E-learning: overview

The word e-learning entered training jargon at the end of 20th century, replacing the expression Computer-Based Training (CBT).

This signified more than simply a name change for change’s sake: CBT was very much a pre-web creature, using packs of CD-Roms and hard-copy information, resulting in a single user-based resource.

The advent of the web made that approach largely obsolete and meant that learning content could be stored on servers, often remote, accessible from desktop computers via web links and later by wireless devices such as laptops and hand-held units. Advocates of mobile learning – itself a derivative of e-learning – believe there is still scope for growth in the use of mobile BlackBerry-like devices to access e-learning.

In recent years the arrival of Web 2.0 technology such as social media has made e-learning more content rich and interactive, with the result that audio-visual content and interactivity are now – or should be ­ the norm. Web 3.0, expected any time soon, should also have a major impact on e-learning.

According to the 2010 CIPD Learning and Development Survey, e-learning is used by 62% of UK organisations, up from 57% in 2008. The survey also found that 60% of employees at organisations providing e-learning had access to it but only 30% used it. Former CIPD learning and development (L&D) adviser Martyn Sloman says: “Simply making e-learning available will have no effect – it needs to be embedded in wider learning strategies.”

As a standalone training tool, e-learning has never been viewed with much affection by the in-house training and L&D function. Only 8% of those polled in the 2008 CIPD survey viewed e-learning as effective, while 95% said it was effective when combined with other forms of learning – the blended approach. In organisations using e-learning, it takes up about 12% of training time, a figure that respondents expect to rise to 27% by 2011-2012.

E-learning implementation can be a massive and complex undertaking, especially if it is to be organisation-wide. Minimum outlay will be 10s of thousands of pounds, maybe even millions, unless it is a short specific programme. It will probably need board-level approval and the involvement of key stakeholders such as the IT management team. It is not a decision for the L&D department alone.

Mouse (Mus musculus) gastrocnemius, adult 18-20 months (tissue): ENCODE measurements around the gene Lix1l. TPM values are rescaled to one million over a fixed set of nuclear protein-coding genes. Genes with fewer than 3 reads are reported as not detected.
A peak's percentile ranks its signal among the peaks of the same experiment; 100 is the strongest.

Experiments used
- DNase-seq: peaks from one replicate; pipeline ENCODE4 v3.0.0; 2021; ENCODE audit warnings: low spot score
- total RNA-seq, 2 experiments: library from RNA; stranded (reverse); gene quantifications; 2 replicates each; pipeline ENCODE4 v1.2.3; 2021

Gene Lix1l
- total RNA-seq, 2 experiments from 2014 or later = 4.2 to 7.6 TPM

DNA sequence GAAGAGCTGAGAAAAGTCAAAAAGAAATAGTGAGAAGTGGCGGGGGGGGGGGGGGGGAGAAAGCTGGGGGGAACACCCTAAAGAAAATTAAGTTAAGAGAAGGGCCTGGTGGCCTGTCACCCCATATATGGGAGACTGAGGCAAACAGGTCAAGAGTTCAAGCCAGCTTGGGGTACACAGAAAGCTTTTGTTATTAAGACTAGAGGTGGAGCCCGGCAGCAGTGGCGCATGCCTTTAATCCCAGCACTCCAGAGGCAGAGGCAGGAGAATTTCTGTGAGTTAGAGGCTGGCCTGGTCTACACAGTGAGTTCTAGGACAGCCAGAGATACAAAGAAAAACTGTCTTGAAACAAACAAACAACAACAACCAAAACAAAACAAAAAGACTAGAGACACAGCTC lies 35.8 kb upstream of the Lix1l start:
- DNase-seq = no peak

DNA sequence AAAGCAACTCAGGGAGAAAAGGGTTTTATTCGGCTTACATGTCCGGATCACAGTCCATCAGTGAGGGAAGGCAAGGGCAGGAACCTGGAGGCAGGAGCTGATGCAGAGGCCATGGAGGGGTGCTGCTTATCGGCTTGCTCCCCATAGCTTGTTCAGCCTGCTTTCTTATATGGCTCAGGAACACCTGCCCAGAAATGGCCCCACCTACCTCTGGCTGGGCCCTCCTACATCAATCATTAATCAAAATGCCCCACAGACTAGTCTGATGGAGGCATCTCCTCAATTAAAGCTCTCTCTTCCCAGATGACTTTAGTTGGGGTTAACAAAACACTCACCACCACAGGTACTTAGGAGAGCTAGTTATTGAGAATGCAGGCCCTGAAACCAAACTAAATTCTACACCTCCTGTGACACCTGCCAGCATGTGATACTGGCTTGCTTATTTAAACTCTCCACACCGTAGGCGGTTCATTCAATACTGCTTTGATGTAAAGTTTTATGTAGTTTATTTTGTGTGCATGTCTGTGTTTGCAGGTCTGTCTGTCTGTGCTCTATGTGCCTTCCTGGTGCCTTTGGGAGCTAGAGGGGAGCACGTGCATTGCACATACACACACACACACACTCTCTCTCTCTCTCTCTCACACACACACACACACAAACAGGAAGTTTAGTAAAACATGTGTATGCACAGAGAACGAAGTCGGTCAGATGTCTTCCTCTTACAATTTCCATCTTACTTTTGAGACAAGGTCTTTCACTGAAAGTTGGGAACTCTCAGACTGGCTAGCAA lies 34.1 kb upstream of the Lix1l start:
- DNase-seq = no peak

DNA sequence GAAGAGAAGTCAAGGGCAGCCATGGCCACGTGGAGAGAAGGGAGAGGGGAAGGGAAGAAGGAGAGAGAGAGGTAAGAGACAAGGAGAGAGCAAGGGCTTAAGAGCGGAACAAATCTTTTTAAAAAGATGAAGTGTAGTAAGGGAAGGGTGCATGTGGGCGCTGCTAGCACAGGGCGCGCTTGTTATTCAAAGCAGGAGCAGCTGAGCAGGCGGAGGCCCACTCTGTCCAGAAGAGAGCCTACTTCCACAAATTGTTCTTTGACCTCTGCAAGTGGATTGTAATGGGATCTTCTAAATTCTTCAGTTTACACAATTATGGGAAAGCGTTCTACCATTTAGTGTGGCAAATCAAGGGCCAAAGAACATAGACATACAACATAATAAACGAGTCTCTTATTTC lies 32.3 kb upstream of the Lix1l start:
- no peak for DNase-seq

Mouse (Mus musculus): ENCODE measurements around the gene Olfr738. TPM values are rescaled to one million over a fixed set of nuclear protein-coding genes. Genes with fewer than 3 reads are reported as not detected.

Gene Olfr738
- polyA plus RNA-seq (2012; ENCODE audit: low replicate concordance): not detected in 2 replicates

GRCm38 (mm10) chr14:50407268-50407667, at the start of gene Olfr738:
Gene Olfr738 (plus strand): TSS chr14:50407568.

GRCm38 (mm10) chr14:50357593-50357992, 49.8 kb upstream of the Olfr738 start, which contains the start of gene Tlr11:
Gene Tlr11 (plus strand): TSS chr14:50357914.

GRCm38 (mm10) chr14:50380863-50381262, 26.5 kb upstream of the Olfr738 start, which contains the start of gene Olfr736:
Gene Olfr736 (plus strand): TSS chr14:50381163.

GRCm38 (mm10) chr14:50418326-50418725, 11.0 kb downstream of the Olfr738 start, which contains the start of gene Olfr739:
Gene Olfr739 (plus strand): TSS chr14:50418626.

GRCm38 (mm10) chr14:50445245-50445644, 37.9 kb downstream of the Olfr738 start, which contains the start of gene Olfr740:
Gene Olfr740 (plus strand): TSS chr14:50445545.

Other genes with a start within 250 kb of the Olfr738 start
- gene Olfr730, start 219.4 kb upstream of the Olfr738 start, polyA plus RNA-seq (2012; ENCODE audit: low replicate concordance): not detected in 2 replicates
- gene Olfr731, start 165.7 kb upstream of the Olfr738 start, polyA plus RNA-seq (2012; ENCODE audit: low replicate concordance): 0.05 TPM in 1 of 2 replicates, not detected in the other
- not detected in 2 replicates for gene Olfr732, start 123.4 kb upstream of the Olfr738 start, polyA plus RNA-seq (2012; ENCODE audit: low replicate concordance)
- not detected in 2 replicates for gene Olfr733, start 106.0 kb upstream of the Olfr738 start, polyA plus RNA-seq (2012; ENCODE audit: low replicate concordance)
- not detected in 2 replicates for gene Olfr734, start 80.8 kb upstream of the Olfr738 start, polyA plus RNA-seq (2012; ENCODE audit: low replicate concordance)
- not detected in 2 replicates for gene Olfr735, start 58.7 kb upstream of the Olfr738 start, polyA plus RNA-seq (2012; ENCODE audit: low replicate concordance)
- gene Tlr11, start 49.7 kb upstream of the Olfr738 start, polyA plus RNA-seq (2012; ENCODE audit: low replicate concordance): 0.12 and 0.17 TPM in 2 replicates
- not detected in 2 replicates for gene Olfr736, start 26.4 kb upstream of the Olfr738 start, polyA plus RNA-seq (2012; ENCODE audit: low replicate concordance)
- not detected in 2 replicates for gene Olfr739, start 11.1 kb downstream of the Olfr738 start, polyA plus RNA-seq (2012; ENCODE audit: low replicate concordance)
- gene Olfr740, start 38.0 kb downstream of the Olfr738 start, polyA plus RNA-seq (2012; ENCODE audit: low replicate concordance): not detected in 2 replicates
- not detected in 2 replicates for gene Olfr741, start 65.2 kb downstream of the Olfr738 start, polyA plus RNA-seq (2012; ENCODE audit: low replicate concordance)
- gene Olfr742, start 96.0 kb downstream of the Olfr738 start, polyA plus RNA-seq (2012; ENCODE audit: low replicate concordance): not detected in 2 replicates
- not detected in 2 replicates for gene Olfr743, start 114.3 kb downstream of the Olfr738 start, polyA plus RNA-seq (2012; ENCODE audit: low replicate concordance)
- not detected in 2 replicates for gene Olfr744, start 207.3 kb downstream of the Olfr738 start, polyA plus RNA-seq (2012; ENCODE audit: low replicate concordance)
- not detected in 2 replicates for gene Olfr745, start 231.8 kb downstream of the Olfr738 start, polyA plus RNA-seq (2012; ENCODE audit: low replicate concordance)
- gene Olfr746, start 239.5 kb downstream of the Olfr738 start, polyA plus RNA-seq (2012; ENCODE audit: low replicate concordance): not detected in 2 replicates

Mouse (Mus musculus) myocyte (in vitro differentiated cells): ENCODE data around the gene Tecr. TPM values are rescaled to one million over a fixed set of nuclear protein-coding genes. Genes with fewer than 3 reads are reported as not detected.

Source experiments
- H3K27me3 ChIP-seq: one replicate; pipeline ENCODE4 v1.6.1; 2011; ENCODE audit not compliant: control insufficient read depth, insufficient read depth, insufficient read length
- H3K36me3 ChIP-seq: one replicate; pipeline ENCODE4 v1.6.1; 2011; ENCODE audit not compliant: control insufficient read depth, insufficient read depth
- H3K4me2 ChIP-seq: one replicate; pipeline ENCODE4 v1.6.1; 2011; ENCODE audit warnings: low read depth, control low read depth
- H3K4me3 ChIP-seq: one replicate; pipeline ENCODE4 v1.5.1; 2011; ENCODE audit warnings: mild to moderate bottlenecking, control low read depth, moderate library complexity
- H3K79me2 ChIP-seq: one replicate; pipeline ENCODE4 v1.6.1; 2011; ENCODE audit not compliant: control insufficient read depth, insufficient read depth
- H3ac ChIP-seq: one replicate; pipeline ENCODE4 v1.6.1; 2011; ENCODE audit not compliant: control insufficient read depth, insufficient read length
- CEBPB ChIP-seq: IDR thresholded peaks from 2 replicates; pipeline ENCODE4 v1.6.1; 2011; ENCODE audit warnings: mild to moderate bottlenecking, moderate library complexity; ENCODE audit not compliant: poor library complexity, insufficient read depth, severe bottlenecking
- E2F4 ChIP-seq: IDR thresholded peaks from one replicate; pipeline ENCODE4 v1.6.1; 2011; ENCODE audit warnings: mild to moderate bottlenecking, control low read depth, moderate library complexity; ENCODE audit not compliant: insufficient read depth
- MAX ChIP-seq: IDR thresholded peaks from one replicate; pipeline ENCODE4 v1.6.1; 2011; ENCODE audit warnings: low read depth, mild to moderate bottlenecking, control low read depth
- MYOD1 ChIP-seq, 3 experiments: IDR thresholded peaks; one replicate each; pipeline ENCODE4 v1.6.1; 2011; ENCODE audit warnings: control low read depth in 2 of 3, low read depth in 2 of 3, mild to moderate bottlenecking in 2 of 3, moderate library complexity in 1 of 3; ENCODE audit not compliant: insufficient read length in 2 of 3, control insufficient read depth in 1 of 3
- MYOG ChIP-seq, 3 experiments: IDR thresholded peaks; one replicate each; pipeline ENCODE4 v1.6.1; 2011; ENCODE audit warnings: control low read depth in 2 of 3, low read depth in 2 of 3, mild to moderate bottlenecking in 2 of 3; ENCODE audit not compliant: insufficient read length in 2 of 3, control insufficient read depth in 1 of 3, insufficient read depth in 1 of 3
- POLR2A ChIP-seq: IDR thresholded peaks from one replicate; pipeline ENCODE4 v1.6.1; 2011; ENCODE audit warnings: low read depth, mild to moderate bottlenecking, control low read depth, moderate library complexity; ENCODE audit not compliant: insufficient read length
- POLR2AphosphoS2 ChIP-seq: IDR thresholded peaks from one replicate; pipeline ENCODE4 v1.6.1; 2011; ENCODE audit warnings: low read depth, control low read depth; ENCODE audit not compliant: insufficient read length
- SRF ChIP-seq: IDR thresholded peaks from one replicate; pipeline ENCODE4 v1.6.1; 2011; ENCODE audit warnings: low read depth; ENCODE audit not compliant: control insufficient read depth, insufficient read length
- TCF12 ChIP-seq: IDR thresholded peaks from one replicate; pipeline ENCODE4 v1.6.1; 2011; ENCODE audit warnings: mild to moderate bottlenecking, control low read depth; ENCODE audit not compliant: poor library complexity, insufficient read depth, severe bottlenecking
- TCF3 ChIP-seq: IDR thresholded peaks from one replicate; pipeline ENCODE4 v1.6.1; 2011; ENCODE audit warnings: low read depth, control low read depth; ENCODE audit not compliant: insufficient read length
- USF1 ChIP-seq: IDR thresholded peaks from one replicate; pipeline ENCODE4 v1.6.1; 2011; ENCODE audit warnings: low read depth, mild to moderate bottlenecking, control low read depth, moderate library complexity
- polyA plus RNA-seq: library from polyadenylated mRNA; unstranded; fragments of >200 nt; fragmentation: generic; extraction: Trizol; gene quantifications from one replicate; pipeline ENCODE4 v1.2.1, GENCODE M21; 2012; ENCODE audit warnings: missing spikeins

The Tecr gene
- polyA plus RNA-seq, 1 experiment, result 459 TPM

Asked for the most important criteria to apply when selecting a supplier, Louise Woodley, education and skills personnel manager, Tesco, says: “Confidence, consistency and how their solution fits with the business.”

Consider, too, the access needs of your staff. Jayne Stokes, head of learning, Santander UK, says: “The key for online learning is access. Any contract would therefore have to include the flexibility to host solutions on both your internal learning management system, as well as enabling access to your workforce externally via their own home computers.”

Questions to ask before designing or buying an e-learning package:

  • What is it for?
  • Who is it for?
  • What technology will it require?
  • What is the budget available for it?
  • How will we know if it has worked?
  • Is e-learning being used elsewhere in the organisation (usually within the IT department)?
  • What impact will it have on wider training and L&D provision?
  • Do we need an e-learning project team?
  • If so, who should be on it?
  • What content do we want?


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